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Mountain (actually Colorado Foothill) driving isn't that hard on EV range

2154 Views 30 Replies 12 Participants Last post by  Wrover
On Saturday I had to go up to Evergreen, CO for a wedding. Left home with a full charge and returned with 9 miles left on the battery. It was a 54 mile out and back (same roads in both directions) round trip and included a 2,000 ft. climb from my home. My normal commute is 50 miles (peak elevation is 500 ft. higher than home) and I usually end up with 10-13 miles EV range left.

The key to range in the mountains is L combined with cruise control. L provides some serious power regeneration to keep the car at the cruise control set speed while descending. I saw regen numbers close to 50KW on the way down on the steeper slopes.

I was in Normal mode the entire way.
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Discussion Starter · #3 ·
Edited the "in" out of the regen figures. Obviously regen shows as a negative number in the car because the car considers using battery a positive. I wrote it as a positive because it was in regen.
 

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the largest regen that I have seen is -52kW going downhill. So theoretically, the battery can be recharged at 50 kW without a problem.
I wouldn't do it for routine charging. Lithium Ion batteries don't really like charge rates faster than 1C (where C is pack size / time, which is really convenient because you just drop the "h" part). And 50kW is about 2.5C for a Volt. That's a little rough on the lifespan, even with good thermal management. (Mountain Mode charging, for comparison, is about 0.75C.)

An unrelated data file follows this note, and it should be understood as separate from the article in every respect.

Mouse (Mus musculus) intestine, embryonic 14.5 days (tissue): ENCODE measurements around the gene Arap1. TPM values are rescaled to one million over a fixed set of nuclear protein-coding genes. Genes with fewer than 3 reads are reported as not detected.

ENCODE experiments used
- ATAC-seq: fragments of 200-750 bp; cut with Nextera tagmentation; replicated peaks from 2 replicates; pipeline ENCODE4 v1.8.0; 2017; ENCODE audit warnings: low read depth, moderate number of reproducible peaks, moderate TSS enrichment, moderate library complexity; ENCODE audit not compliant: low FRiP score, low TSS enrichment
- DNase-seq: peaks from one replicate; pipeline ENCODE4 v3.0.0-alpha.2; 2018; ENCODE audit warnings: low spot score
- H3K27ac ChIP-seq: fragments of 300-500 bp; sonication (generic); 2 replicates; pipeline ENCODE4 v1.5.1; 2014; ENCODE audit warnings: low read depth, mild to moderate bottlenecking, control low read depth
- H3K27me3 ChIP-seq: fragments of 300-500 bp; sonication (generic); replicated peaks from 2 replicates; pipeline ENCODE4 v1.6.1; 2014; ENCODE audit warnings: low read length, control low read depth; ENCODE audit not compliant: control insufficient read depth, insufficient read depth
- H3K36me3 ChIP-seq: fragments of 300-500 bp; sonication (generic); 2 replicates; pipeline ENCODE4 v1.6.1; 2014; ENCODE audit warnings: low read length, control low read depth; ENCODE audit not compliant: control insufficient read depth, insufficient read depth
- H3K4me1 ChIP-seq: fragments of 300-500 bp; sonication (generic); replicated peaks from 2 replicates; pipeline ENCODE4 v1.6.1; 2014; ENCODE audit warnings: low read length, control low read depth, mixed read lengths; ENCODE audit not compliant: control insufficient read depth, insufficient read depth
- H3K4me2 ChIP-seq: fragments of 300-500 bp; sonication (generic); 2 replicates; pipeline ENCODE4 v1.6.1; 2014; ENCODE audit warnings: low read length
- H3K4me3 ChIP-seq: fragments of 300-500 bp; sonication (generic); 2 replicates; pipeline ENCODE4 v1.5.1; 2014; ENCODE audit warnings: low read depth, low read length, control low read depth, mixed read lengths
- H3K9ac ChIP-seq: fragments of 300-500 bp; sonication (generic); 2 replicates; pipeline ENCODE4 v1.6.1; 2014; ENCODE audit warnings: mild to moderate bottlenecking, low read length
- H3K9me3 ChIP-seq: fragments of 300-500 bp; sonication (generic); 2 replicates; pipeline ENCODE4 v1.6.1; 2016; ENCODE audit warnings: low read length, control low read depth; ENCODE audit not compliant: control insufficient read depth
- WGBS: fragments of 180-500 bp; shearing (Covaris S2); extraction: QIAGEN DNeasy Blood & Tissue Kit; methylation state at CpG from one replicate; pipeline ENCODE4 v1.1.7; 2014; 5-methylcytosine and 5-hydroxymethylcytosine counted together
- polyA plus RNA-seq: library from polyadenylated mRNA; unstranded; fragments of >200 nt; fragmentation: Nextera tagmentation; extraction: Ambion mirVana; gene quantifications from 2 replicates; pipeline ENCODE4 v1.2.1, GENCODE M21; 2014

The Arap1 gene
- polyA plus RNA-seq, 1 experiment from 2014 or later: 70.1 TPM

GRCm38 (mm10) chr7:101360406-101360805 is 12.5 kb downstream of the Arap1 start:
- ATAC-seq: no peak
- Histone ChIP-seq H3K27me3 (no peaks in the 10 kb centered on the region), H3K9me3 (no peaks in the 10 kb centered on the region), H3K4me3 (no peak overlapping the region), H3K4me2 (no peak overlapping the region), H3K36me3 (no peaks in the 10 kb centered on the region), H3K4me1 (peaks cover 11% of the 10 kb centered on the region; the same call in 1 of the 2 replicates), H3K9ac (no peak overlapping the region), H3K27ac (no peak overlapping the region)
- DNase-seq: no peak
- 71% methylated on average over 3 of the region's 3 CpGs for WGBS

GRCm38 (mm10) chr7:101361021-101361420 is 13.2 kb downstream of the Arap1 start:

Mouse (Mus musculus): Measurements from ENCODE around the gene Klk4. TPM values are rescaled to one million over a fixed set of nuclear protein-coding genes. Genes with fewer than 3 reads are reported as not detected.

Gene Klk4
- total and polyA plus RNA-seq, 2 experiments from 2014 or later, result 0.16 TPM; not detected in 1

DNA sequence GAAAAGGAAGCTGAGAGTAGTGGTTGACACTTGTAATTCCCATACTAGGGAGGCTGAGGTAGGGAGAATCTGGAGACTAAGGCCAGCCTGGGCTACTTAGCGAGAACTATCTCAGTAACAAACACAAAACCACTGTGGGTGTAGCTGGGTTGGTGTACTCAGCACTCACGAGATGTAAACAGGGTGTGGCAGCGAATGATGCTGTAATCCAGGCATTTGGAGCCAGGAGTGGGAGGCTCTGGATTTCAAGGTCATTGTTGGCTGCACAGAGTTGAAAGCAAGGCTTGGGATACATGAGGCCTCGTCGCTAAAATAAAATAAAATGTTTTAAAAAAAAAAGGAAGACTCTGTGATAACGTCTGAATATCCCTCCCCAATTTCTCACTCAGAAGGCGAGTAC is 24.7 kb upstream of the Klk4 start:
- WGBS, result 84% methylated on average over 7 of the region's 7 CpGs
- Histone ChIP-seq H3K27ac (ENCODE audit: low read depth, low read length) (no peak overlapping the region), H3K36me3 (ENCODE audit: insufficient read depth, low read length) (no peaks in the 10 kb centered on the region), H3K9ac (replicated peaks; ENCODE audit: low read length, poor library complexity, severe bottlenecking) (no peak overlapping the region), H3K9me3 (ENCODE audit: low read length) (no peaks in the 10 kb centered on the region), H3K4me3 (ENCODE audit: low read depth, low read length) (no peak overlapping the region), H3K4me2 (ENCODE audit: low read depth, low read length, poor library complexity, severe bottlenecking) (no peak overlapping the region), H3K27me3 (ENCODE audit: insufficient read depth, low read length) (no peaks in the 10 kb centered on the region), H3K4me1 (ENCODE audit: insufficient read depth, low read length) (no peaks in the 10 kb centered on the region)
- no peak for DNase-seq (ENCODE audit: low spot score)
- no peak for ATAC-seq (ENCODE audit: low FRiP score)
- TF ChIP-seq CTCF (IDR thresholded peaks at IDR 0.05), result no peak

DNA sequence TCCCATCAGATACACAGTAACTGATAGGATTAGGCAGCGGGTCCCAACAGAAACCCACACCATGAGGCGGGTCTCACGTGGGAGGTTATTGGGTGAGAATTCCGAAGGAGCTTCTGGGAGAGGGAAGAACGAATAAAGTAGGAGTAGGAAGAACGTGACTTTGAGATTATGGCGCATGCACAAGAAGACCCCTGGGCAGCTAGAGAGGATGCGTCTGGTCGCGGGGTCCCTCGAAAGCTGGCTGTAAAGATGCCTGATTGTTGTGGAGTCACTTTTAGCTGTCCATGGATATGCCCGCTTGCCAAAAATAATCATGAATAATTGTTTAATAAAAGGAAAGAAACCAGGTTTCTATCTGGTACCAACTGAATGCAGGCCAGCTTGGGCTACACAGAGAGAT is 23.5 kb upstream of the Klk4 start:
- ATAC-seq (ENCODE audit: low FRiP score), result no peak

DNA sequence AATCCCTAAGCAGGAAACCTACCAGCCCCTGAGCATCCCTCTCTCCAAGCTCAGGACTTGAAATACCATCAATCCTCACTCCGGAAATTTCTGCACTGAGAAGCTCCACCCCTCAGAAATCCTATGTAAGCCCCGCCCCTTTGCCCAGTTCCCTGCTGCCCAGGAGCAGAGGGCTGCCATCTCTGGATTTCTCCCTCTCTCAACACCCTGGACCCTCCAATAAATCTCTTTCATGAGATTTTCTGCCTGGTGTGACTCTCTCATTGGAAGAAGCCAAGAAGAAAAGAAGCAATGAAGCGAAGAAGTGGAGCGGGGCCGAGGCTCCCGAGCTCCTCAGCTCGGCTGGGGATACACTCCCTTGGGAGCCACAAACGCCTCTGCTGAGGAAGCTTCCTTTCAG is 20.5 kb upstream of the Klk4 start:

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I wouldn't do it for routine charging. Lithium Ion batteries don't really like charge rates faster than 1C (where C is pack size / time, which is really convenient because you just drop the "h" part). And 50kW is about 2.5C for a Volt. That's a little rough on the lifespan, even with good thermal management. (Mountain Mode charging, for comparison, is about 0.75C.)
So 18.4 kW charging is okay with the Volt? I would try to keep my regen at 18.4 kW...
 

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The key to range in the mountains is L combined with cruise control. L provides some serious power regeneration to keep the car at the cruise control set speed while descending. I saw regen numbers close to 50KW on the way down on the steeper slopes.
What is the value of having it in L if you are using cruise control? The ACC will control your speed using regen braking with or without L.
 

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Discussion Starter · #9 ·
What is the value of having it in L if you are using cruise control? The ACC will control your speed using regen braking with or without L.
First, I don't have ACC. Second, ACC won't provide any more regen than normal cruise control.

What L does in this situation is it instructs the car to switch over to the low speed motor (I have a gen 2) as quickly as possible when starting down a hill. Two items occur when this happens. First, engine braking will maintain the set speed and the car won't accelerate down the hill. The second is that the low speed/high torque electric motor is used for power regeneration. I have experimented and on downhill stretches where my car shows -4 to -5 KW regeneration in D it will show two to three times this in L. This difference in regen holds true even on downhill stretches where D also maintains the set speed.